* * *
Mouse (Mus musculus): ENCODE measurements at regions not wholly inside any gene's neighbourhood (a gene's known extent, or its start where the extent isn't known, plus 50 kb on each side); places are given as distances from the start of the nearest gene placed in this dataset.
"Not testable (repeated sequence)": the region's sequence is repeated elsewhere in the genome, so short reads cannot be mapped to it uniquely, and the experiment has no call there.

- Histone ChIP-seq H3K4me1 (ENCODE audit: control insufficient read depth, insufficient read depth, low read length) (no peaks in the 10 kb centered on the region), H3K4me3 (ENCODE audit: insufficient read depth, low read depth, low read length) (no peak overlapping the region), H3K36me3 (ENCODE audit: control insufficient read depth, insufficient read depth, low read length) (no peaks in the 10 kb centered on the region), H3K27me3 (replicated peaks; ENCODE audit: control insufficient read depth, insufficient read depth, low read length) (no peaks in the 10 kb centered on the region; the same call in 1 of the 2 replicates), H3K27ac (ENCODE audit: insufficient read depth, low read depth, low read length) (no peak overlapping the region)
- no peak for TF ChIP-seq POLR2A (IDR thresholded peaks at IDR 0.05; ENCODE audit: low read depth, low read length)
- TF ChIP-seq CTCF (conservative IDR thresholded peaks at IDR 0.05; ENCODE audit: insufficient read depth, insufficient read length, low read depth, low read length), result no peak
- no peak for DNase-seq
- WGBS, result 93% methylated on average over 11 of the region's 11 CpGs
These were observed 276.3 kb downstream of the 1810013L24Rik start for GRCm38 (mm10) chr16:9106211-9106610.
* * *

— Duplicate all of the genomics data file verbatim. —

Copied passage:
Mouse (Mus musculus): ENCODE measurements at regions not wholly inside any gene's neighbourhood (a gene's known extent, or its start where the extent isn't known, plus 50 kb on each side); places are given as distances from the start of the nearest gene placed in this dataset.
"Not testable (repeated sequence)": the region's sequence is repeated elsewhere in the genome, so short reads cannot be mapped to it uniquely, and the experiment has no call there.

- Histone ChIP-seq H3K4me1 (ENCODE audit: control insufficient read depth, insufficient read depth, low read length) (no peaks in the 10 kb centered on the region), H3K4me3 (ENCODE audit: insufficient read depth, low read depth, low read length) (no peak overlapping the region), H3K36me3 (ENCODE audit: control insufficient read depth, insufficient read depth, low read length) (no peaks in the 10 kb centered on the region), H3K27me3 (replicated peaks; ENCODE audit: control insufficient read depth, insufficient read depth, low read length) (no peaks in the 10 kb centered on the region; the same call in 1 of the 2 replicates), H3K27ac (ENCODE audit: insufficient read depth, low read depth, low read length) (no peak overlapping the region)
- no peak for TF ChIP-seq POLR2A (IDR thresholded peaks at IDR 0.05; ENCODE audit: low read depth, low read length)
- TF ChIP-seq CTCF (conservative IDR thresholded peaks at IDR 0.05; ENCODE audit: insufficient read depth, insufficient read length, low read depth, low read length), result no peak
- no peak for DNase-seq
- WGBS, result 93% methylated on average over 11 of the region's 11 CpGs
These were observed 276.3 kb downstream of the 1810013L24Rik start for GRCm38 (mm10) chr16:9106211-9106610.